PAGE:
Friday, 28 December 2012

Christmas

Winter has properly arrived. The blazing heat of August and the weeks of almost oppressively bright blue skies are now just memories. It's seriously cold. Maybe it's the humidity, but, even though it hasn't yet dropped below zero, it feels like the kind of cold that sinks deep into your bones.

And yet, I like the fact that it's hat, coat and scarf weather again. I like the fact that the streets are quieter and shrouded in thick blankets of fog. I like the fact that Piazza San Marco is no longer a no-go area. I like the fact that there is no longer any reason to wear sandals. Most of all, I like the fact that I can almost forget that I own such a thing as a pair of shorts.

In short, winter suits me. I think these past few weeks may have been my happiest since we arrived.

Caroline, of course, thinks this is completely insane, and that the ability to wander lonely streets on a winter's day, wrapped in seasonally appropriate deep and sombre thoughts, is a poor substitute for being able to lie out in the sun.

Christmas in the UK seems to start around October time and three months of "Be of Good Cheer. By Order" is a little wearing. It's been more low key over here. Nothing really starts until December, and lights and decorations only went up a couple of weeks ago. It feels less commercial (although that might be helped by the fact that we don't have a telly) and less hard work.

Still, this is not the season to be grumpy. Here's the window of a nearby cioccolateria.






We were quite taken by the little Christmas trees, but, as they seemed to start at around the 30 euro mark, we decided we could make do with a photograph.

Legendary wine shop, bar and cicchetteria "Al Bottegon" has its usual tree constructed of wine corks. We've been coming here, on and off, since 2005 and have built up a relationship with the staff to the level where we sometimes get a half-smile. We didn't want to jeopardise this by being so uncool as to take a picture inside the shop, so we made do with one from the bridge outside.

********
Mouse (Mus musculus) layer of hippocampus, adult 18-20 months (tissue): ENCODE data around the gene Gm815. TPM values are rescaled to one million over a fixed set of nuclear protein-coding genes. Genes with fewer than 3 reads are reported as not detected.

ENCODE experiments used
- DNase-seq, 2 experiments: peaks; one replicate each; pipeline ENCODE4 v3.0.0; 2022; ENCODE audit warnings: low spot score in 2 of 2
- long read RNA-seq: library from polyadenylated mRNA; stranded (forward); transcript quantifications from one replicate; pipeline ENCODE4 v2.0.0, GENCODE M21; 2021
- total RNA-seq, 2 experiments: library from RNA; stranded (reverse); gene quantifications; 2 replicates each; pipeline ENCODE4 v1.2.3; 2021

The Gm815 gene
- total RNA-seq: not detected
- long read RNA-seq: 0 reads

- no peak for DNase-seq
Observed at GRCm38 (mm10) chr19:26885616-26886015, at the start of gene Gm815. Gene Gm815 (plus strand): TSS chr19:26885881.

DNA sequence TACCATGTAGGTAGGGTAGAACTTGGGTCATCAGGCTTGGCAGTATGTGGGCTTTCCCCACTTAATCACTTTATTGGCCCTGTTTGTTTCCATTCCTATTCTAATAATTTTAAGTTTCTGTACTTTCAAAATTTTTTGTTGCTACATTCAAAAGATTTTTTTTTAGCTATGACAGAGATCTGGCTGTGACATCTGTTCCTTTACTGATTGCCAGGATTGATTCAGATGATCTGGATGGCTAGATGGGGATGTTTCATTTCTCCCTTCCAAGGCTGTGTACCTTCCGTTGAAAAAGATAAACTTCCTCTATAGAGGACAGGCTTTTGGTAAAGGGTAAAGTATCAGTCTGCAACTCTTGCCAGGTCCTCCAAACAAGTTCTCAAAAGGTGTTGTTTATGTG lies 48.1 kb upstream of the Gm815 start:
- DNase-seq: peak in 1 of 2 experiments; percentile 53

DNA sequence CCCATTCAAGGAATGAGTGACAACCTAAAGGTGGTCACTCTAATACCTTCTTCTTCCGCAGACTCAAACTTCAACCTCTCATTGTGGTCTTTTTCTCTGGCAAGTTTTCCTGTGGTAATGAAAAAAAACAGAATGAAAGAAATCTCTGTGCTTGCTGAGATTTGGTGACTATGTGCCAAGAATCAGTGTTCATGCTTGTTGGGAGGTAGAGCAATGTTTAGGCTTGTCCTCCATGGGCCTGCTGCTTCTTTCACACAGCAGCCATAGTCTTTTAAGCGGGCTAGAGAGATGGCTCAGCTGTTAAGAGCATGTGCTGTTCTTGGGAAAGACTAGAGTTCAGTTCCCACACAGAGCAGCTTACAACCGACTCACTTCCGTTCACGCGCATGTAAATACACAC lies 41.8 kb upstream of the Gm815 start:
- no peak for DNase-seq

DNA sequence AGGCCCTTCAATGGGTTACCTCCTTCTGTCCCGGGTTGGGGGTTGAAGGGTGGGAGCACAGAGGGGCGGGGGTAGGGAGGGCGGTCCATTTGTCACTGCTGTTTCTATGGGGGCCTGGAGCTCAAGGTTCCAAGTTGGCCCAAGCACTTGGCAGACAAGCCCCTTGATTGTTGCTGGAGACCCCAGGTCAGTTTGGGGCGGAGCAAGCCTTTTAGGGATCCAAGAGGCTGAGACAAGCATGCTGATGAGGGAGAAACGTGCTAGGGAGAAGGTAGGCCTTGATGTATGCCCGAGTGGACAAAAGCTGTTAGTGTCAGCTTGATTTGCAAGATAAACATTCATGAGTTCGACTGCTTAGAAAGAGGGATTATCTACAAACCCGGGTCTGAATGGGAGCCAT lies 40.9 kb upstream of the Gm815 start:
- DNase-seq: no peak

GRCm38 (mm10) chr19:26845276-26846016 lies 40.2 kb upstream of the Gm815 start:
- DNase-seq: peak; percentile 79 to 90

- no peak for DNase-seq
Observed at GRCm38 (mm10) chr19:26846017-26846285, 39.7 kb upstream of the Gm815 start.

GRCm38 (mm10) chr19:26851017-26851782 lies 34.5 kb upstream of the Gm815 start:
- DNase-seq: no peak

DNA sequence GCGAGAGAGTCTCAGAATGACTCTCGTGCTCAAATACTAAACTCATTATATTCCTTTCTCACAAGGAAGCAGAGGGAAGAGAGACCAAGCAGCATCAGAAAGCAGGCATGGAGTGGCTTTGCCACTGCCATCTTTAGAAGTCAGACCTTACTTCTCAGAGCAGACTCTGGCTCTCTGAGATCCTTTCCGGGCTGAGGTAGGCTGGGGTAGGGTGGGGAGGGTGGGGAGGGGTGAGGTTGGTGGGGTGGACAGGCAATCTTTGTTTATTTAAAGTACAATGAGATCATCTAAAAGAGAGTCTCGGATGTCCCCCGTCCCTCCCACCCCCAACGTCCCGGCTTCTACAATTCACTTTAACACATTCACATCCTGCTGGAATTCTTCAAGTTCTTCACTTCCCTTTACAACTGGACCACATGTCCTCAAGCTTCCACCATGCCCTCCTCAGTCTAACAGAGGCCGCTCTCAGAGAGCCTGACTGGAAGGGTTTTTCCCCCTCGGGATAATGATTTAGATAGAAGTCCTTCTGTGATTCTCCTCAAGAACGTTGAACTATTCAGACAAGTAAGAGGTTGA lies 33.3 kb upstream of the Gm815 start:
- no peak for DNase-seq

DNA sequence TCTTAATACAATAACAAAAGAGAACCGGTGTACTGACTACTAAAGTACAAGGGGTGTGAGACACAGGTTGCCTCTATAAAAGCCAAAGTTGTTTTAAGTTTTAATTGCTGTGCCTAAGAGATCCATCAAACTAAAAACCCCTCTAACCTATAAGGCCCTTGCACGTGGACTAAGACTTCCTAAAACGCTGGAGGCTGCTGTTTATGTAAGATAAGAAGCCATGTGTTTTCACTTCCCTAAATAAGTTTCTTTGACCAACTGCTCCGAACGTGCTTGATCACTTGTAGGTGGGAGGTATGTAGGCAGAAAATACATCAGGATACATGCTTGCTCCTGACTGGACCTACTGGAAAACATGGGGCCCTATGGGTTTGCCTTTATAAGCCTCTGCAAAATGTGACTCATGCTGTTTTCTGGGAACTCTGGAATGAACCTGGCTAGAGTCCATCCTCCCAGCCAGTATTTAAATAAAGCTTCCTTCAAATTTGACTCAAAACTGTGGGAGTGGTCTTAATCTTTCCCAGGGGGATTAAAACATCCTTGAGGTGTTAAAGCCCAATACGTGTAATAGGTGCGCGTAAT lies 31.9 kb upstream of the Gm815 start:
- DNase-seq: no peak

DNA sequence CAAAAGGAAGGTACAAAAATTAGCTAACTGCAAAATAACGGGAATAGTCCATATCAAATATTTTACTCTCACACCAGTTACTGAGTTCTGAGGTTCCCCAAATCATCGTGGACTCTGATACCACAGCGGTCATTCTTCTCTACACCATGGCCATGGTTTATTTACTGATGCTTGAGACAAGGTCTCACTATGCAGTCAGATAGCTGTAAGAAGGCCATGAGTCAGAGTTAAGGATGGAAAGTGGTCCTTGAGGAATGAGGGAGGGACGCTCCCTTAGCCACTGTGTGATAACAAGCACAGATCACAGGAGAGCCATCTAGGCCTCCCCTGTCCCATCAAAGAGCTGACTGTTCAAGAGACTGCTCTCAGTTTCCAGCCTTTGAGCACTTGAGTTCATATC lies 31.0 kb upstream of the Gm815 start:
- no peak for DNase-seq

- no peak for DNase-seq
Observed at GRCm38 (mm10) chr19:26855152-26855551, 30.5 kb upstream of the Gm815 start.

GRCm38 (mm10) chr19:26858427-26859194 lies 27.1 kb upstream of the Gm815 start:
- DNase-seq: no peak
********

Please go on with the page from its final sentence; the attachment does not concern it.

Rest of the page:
Christmas Eve was a mix of trad British radio (9 Lessons and Carols and The Archers. Can you imagine how old I felt just typing that?) and trad Italian cooking. Our fishmonger explained the traditional Venetian Christmas Eve meal to Caroline - risotto of volpina, followed by roast eel. So that's what we had. Volpina, it seems, is one of the many words the Venetians have for grey mullet, and it makes a very nice risotto indeed - slightly plain, perhaps, but if you're following it up with an eel, then that's all to the good. I've never really enjoyed eel all that much before (and the slightly icky method of despatch that Mr Eel undergoes at the hands of the fishmonger doesn't encourage me either), but roasting it in a hot oven for 30 minutes seems to be the way to go - the flesh is meltingly soft, the skin deliciously crispy. 


Christmas dinner is our staple - goose in marmalade by Richard Corrigan, sprouts by Martin Wishart, bread sauce by Simon Hopkinson, red cabbage by Delia Smith, and hours of honest toil and sweat by yours truly. Washed down with a modest bottle of red (a gift from one of my students...yeah, I know, it was just an apple for the teacher in my day), it was worth every minute. And the Doctor Who Christmas Special was the best in years.

So there we have it. Our first Christmas in Venice. Buon Natale everyone.




Tuesday, 18 December 2012

Further dispatches from the blackboard jungle

So this is what our dining room table has become :-


- a repository for Headway, Cutting Edge, New English File, In Company, Business Focus, Practical English Usage, The Practice of English Language Teaching, and the blessed Jim Scrivener's Teaching English Grammar. Books full of phrasal verbs and ten minute filler exercises for those awkward moments when you look at the clock and realise you're going to under-run.

It's a very strange job, you know. This week I've had to prepare : a lesson for teenagers explaining the magic of the traditional English Christmas via the music of Slade; two hours of business material for an honorary consul; and a lesson on the restoration of Jan van Eyck's The Annunciation (the art restorer wanted a lesson with some technical vocab). Yeah, it's certainly the strangest job I've ever had. It's almost certainly the best job I've ever had, as well.

Caroline...well, Caroline, faced every day with an army of bellowing teenagers, might not go as far as that. Still, she came back from a morning's teaching on Friday and happily announced that it had "not been horrible". I almost felt we should crack open a bottle of prosecco!